It is apparent that the Appellate Division made a factual determination, within the meaning of 28 U.S.C. Sec. 2254(d), that Mrs. Rocca was not a Latino. In the excerpt from its opinion quoted above, the Appellate Division referred to her as "a non-Hispanic who stated she taught high school Spanish." 540 A.2d at 232. The Appellate Division later stated that the prosecutor had dismissed "Spanish-speaking jurors without Spanish ancestry (such as the Spanish teacher)." Id. at 233. This finding is fairly supported by the record. As previously noted, counsel for one of the petitioners referred during the jury selection process to "one juror ... who was not Hispanic who taught Spanish." J.A. 441. Moreover, both counsel for Pemberthy and the trial court noted that not all of the Spanish-speaking jurors had been Hispanic. See J.A. 441, 444. Furthermore, although the state's Appellate Division brief argued, citing this portion of the record, that Mrs. Rocca was not Hispanic (state's Moncada br. at 19; state's Pemberthy br. at 54 n. 22), the briefs filed by Pemberthy and Moncada did not argue that Mrs. Rocca was or might be a Latino. Thus, the district court erred in concluding that Mrs. Rocca's ethnicity "remains unknown." 800 F.Supp. at 148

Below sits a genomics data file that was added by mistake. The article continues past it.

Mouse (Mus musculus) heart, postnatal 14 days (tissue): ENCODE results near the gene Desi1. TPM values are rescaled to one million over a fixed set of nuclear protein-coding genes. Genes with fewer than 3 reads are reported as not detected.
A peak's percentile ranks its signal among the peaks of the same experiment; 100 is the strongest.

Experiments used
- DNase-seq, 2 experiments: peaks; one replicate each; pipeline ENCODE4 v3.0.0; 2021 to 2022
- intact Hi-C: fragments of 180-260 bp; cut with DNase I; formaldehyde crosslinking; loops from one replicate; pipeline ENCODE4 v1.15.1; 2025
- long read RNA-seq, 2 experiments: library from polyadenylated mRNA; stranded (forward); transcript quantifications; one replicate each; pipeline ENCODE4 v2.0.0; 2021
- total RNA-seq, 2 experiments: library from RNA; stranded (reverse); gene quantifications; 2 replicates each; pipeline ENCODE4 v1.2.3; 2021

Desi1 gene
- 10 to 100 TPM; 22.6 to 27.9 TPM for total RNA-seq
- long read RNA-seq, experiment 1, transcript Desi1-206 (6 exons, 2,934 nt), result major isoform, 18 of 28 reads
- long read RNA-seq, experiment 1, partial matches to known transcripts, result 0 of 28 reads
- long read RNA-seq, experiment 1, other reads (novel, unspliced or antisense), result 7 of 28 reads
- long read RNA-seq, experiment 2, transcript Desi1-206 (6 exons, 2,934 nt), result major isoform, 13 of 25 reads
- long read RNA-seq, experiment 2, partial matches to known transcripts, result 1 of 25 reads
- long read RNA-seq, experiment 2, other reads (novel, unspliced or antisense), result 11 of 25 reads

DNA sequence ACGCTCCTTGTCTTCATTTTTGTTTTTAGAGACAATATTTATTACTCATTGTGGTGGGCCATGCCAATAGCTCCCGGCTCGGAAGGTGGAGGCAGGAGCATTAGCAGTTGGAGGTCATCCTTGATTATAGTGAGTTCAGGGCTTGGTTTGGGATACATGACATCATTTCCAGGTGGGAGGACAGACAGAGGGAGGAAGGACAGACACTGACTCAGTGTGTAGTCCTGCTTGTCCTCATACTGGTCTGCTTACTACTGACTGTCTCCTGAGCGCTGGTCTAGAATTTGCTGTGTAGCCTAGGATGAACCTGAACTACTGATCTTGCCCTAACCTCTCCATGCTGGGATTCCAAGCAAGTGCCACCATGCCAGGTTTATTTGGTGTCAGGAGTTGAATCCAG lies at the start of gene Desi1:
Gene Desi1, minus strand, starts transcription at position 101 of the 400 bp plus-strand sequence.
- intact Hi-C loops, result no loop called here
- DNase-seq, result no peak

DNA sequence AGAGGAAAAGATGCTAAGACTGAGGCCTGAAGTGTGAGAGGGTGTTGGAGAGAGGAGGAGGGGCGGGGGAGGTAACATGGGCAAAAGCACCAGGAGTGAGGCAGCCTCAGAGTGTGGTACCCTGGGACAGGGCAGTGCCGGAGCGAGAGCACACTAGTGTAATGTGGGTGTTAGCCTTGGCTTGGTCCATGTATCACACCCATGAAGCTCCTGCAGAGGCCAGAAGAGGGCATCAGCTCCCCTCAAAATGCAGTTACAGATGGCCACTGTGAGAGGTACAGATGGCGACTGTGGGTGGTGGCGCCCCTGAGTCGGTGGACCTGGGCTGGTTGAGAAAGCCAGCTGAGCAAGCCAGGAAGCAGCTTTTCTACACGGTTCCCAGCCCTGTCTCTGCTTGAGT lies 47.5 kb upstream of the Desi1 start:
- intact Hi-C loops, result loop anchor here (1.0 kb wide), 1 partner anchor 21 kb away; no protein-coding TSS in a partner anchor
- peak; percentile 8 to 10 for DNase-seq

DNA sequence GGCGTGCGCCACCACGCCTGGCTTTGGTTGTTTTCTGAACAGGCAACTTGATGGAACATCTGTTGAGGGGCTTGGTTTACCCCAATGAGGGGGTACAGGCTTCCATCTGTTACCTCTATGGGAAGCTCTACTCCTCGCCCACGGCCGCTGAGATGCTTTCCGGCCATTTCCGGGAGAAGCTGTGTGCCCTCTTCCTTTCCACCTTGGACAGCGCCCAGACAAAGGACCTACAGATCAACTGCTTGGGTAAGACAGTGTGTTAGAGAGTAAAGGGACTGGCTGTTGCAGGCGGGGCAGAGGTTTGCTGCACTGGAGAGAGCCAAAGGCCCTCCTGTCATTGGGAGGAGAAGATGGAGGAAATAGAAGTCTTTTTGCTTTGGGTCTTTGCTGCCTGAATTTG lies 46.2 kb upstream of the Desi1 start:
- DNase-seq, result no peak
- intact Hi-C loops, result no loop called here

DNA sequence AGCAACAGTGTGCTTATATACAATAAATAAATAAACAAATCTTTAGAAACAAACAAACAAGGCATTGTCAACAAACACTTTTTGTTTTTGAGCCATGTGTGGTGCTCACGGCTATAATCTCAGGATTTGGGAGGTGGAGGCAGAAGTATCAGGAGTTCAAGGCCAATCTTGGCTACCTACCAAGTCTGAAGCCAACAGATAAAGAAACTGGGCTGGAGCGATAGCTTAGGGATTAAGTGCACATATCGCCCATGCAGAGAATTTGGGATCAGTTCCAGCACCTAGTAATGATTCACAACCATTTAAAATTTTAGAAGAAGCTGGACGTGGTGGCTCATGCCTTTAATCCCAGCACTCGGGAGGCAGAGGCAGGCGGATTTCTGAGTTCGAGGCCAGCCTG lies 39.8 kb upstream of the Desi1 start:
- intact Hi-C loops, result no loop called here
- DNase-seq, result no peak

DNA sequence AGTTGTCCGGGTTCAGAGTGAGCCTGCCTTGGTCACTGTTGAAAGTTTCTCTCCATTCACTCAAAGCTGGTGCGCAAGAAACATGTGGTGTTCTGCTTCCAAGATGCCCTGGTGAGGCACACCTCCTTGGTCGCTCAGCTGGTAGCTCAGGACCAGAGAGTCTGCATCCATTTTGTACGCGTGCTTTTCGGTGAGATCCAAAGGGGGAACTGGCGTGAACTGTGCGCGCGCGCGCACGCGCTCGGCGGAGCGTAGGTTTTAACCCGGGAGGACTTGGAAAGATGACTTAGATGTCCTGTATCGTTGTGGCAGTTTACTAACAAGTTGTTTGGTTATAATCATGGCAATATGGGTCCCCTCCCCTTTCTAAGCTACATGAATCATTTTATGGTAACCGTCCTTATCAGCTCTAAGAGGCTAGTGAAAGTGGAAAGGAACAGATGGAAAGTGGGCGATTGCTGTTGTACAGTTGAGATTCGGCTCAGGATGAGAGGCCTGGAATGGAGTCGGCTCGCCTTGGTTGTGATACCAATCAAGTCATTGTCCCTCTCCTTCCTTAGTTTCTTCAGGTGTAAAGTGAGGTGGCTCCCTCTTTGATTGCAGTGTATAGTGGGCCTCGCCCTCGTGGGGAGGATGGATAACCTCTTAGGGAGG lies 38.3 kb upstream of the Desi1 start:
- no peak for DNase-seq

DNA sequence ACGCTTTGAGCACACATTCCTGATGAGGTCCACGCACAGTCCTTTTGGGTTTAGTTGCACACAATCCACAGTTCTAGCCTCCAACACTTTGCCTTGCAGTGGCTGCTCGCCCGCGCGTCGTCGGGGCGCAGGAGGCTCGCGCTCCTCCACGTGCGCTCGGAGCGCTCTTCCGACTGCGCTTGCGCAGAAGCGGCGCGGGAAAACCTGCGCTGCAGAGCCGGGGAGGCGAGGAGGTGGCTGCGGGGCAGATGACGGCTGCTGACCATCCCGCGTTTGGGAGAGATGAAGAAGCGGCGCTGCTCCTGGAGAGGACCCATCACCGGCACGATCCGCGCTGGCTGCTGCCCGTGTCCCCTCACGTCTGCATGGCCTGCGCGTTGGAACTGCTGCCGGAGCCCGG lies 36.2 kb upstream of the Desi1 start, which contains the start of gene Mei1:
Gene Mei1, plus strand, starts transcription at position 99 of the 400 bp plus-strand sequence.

Moncada's brief (at 30) stated that "the State used many of its peremptory challenges in an attempt to exclude all Spanish and Spanish-speaking individuals from the panel."